28 Other Media Considerations Homogenous Mixture Peat / Clays / Silts slow flows Test and standardize the media! But performance varies with source! Min 1.0 depth of media Max depth varies with vegetation. Organic Component (Peat vs. Compost)

29 Media Components Properties Sand Silt Loam Compost Peat Permeability (cm/hr) Water holding capacity (cm/cm) Bulk density (g/cm) < pH Organic matter (%)<1< Cation exchange capacity Total phosphorus (%) <0.1 <0.1 Total nitrogen (%)00.15 <1.0 <2.5 Filtration efficiency after 18 in. (%)

30 Louisburg Bioretention Cells Soil Media:Soil Media: –Nominally 0.75 m Deep –60% Sand –40% Ballfield Mix Low PI (1-2) fillLow PI (1-2) fill –85% Sand –10% Fines –5% Organics Constructed Spring 2004

31 Other Media Considerations Mulch –Hardwood / Pine bark –Use as pretreatment –Water retention –Pollutant removal –Maintenance

32 Underdrain System Avoid Filter Fabric use bridging stone (pea gravel around pipe) Minimum of 3" of gravel over pipes; not necessary underneath pipes Underdrain Piping ASTM D-1785 or AASHTO M-2786" rigid schedule 40 PVC 3/8" 6" on center, 4 holes per row; Observation wells

33 Pretreatment – NOT NECESSARY! Little additional benefit Additional Maintenance issues Requires additional space Restricts use New York Design Manual, Appendix C

34 Design Configuration Considerations Off line vs. Flow-through Inlet Surface Storage Underdrain – Dewater media

35 Off-line 2005 Lake County, OH

36 Flow-through 2005 lake County, OH

37 Plants Considerations Pollutant uptake Evapotranspiration Soil ecology / structure / function Number & type of plantings may vary, –Aesthetics –Morphology (root structure trees, shrubs and herbaceous) –Native plants materials –Trees 2 in. caliper / shrubs 2 gal. size / herbaceous 1 gal size. –landscape plan will be required as part of the plan. –Sealed by a registered landscape architect. –Plants are an integral part no changes unless approved –Plant survival Irrigation – Typical / customary

38 Bioretention: Site Analysis Map site soils by soil series, hydrologic soil type (A, B,C, D), textural classification and engineering properties If possible, avoid laying impervious surfaces (roads, parking lots, driveways) over HSG A and B soils Minimize cut and fill in A & B soils (site fingerprinting) Infiltration facilities in C & D soils require underdrains.

39 Sizing Flow rate Infiltration rate Volume Intensity Void space Drainage area (Smaller the Better)

40 Construction / Inspection Preconstruction meeting with the contractor / owner / architect / engineer Geotechnical Report Ensure sediment control measures in place Sub grade soils and preparation. Presence of Ground water Under drain and filter media installation. Soil certifications for back fill. Topsoil layers should be thoroughly wetted achieve settlement. Plant placement / warrantee / type Proper site grading Site stabilization before planting. U&O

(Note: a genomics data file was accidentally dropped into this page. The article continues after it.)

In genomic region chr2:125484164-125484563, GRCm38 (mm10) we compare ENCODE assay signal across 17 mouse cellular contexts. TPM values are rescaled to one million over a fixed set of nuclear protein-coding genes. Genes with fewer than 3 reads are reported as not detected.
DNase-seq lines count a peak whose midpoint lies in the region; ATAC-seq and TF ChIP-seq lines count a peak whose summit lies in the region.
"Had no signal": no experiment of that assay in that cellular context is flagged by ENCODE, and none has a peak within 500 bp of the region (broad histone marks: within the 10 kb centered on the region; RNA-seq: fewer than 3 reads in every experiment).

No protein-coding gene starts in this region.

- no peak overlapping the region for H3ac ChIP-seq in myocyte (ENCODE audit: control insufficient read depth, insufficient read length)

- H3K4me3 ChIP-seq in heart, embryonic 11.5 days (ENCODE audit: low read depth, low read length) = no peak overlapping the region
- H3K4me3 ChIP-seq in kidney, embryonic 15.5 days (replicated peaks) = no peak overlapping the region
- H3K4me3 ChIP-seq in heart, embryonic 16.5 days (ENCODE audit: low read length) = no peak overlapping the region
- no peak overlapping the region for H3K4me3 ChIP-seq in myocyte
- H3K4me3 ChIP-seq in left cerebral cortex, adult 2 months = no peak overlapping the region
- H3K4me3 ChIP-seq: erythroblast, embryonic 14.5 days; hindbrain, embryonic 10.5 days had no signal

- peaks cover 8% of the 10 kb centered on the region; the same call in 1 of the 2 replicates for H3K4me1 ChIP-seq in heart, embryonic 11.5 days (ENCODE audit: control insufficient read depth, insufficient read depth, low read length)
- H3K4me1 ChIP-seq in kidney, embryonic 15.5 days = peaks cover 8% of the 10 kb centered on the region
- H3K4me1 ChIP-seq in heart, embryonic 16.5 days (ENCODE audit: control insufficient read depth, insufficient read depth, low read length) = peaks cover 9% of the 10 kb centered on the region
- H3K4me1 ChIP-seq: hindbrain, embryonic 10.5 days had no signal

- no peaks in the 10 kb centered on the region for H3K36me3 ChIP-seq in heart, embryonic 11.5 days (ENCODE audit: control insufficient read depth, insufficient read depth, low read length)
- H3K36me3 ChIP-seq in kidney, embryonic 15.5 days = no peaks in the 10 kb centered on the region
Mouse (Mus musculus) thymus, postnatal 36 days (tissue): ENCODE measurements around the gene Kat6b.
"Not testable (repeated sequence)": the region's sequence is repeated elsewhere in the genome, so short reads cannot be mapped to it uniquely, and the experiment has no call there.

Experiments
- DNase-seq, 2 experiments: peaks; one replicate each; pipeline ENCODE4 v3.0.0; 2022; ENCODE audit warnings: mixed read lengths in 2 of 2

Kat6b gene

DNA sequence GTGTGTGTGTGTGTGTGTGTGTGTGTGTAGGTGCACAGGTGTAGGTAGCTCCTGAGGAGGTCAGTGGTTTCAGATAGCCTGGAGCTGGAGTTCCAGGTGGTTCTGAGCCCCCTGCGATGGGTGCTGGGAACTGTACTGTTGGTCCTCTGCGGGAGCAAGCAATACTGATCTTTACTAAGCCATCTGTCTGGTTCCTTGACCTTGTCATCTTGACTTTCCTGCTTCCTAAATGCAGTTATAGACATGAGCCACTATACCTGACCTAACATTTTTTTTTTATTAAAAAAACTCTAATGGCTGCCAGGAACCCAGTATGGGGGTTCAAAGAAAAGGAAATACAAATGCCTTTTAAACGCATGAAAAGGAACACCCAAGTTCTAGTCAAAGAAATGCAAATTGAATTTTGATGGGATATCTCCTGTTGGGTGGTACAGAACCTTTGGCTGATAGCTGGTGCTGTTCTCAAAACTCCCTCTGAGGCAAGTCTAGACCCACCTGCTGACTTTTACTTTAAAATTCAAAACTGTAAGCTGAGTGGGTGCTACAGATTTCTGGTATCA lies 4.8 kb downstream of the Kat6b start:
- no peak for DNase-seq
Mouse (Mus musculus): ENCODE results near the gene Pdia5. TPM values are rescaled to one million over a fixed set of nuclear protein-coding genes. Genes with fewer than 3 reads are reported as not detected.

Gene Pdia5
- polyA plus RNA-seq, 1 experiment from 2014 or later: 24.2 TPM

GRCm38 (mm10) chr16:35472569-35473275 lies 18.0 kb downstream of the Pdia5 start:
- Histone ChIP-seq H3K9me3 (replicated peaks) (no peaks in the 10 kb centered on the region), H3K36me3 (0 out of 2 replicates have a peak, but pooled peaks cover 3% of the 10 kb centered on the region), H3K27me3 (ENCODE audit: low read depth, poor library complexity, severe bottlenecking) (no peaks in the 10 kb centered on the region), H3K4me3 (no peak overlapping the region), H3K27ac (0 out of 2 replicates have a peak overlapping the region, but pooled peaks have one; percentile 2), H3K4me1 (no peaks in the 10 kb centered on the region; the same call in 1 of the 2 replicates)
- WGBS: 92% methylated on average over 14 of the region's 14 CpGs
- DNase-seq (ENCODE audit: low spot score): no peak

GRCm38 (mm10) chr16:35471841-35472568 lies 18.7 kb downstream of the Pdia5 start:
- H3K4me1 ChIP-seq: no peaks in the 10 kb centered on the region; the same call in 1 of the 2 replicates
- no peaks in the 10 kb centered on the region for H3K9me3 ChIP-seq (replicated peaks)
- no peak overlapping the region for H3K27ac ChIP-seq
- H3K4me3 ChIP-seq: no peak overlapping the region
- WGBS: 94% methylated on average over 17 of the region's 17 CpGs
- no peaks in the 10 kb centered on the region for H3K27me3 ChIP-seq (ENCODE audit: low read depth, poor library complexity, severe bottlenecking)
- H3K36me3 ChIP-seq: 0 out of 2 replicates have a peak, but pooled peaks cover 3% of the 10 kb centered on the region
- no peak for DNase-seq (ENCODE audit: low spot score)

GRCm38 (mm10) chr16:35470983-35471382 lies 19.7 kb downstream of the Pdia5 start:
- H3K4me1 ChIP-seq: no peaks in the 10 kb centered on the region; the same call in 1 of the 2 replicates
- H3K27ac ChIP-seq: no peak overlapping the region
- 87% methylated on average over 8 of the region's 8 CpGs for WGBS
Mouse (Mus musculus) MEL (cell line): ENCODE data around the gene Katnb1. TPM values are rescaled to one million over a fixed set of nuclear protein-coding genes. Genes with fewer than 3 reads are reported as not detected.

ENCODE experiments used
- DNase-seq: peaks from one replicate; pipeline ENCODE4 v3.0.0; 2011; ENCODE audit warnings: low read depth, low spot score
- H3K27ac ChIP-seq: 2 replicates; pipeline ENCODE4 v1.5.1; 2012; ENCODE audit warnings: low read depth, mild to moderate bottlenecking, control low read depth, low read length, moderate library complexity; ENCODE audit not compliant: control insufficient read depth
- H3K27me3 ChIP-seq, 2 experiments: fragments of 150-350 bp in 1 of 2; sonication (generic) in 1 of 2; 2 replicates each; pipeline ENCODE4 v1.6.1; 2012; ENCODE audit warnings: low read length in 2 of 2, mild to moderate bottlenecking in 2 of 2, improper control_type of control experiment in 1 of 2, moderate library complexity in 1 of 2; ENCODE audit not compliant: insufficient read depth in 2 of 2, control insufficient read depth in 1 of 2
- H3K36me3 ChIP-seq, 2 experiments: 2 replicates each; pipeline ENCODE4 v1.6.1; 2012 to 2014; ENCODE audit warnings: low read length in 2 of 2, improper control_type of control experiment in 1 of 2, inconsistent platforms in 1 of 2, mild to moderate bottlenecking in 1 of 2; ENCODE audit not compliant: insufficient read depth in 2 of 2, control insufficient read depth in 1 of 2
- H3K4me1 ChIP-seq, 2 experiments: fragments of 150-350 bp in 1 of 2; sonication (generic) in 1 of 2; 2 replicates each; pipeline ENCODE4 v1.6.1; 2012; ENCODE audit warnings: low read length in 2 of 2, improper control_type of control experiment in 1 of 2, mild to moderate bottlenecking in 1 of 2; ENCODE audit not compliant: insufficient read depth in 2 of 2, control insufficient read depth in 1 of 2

41 Inspection / Maintenance Require a long term maintenance plan Non Erosive Designs Inlet / Outlet / Flow- through Sediment build-up Annual inspection / plant care Excessive ponding (Longer than 8 hours) Use underdrains Right Vegetation Spills

42 Maintenance Funding Poorly addressed and biggest failure! Private systems Private systems built to public standards –Capitalize maintenance costs –Maintenance fee –General or dedicated funds Manufacturer's provide long term maintenance –Up front options to renew –Encourage competition

43 Enforcement Site Inspectors – field adjustments Site restoration or construction bonds Site Inspection fees Individual property owner agreement Home Owner Association Easements / Rights-of-way –Enable local government actions –Fees / Fines / Penalties Administrative and Court actions Community standards U&O

44 Lessons Learned High Failure Rates Due to: Use of Old Design Standards - clay / organic / K factor Poor Drainage - Under drain design / Geo-fabrics / Saturated soils Media Variability - Reliable Sources Contractor Substitutes Contamination - P, N and Heavy Metals Sizing / Space Maintenance - Can be high as system become larger

45 Alhambra

46 Bioretention Applications

47 Rain Gardens




51 Rain Garden in an office building project along the G.W. Parkway. (Looking East)

52 Residential Rain Gardens

53 Example Bioretention Areas






59 Bioretention Types Fieldstone weep garden design

60 Weep Wall Filter

61 Rain Garden on a commercial project with turf grass near I-395 and Edsall Road.

62 Rain Garden with turf grass treating the rooftop runoff (sheet-flows across lawn) of a hospital facility.

63 The first Rain Garden in Virginia, located in a turning circle in front of St. Stephens School, Alexandria.

64 St. Stephens Rain Garden- 5 years later.

65 Rain Gardens used through-out the Alexandria Central Library to treat all impervious runoff

66 New River MCAS

67 All green space can be designed to be hydrologically functional and treat runoff.

68 Port Towns Shopping Center Flow

69 0.94 $30,000 / Ac.

70 Buckman Heights courtyard with infiltration garden

71 Buckman Heights Apartments – Infiltration garden

72 Division Street Planters




76 Environmental Education and Outreach

77 Maintenance